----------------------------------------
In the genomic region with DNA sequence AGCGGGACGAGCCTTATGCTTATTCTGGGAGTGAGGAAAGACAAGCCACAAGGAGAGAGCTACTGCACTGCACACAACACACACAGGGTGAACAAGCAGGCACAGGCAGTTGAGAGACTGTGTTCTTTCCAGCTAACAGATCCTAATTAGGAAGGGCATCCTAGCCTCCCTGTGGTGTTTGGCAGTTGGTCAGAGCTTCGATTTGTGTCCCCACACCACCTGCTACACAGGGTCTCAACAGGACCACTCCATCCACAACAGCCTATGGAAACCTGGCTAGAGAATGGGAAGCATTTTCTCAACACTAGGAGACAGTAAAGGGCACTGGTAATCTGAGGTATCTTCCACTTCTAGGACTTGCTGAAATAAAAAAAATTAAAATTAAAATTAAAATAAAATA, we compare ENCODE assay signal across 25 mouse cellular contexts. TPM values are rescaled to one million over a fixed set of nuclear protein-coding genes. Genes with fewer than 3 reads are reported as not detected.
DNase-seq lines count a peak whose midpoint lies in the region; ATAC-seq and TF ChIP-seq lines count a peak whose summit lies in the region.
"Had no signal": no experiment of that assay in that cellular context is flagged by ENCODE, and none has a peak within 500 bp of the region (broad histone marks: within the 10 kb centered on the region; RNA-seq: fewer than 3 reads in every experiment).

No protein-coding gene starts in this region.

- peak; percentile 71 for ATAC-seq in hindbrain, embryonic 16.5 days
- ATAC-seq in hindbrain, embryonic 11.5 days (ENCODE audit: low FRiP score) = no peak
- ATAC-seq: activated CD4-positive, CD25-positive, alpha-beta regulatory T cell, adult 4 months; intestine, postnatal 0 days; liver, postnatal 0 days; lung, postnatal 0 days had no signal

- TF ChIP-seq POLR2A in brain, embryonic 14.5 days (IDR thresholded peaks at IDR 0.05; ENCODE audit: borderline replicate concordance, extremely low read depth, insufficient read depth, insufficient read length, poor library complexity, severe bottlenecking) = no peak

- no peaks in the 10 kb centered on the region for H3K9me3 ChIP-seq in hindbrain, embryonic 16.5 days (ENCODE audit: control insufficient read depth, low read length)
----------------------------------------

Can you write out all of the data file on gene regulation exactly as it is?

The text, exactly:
In the genomic region with DNA sequence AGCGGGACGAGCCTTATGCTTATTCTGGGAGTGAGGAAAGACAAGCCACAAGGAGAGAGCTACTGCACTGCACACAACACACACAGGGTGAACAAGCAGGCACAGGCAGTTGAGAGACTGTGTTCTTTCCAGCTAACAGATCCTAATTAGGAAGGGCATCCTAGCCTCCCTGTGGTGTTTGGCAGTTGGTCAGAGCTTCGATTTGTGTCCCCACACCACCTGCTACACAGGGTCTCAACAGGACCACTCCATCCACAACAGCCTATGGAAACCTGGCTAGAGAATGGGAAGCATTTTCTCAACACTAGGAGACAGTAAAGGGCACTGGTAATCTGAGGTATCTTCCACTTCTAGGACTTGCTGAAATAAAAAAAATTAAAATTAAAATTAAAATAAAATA, we compare ENCODE assay signal across 25 mouse cellular contexts. TPM values are rescaled to one million over a fixed set of nuclear protein-coding genes. Genes with fewer than 3 reads are reported as not detected.
DNase-seq lines count a peak whose midpoint lies in the region; ATAC-seq and TF ChIP-seq lines count a peak whose summit lies in the region.
"Had no signal": no experiment of that assay in that cellular context is flagged by ENCODE, and none has a peak within 500 bp of the region (broad histone marks: within the 10 kb centered on the region; RNA-seq: fewer than 3 reads in every experiment).

No protein-coding gene starts in this region.

- peak; percentile 71 for ATAC-seq in hindbrain, embryonic 16.5 days
- ATAC-seq in hindbrain, embryonic 11.5 days (ENCODE audit: low FRiP score) = no peak
- ATAC-seq: activated CD4-positive, CD25-positive, alpha-beta regulatory T cell, adult 4 months; intestine, postnatal 0 days; liver, postnatal 0 days; lung, postnatal 0 days had no signal

- TF ChIP-seq POLR2A in brain, embryonic 14.5 days (IDR thresholded peaks at IDR 0.05; ENCODE audit: borderline replicate concordance, extremely low read depth, insufficient read depth, insufficient read length, poor library complexity, severe bottlenecking) = no peak

- no peaks in the 10 kb centered on the region for H3K9me3 ChIP-seq in hindbrain, embryonic 16.5 days (ENCODE audit: control insufficient read depth, low read length)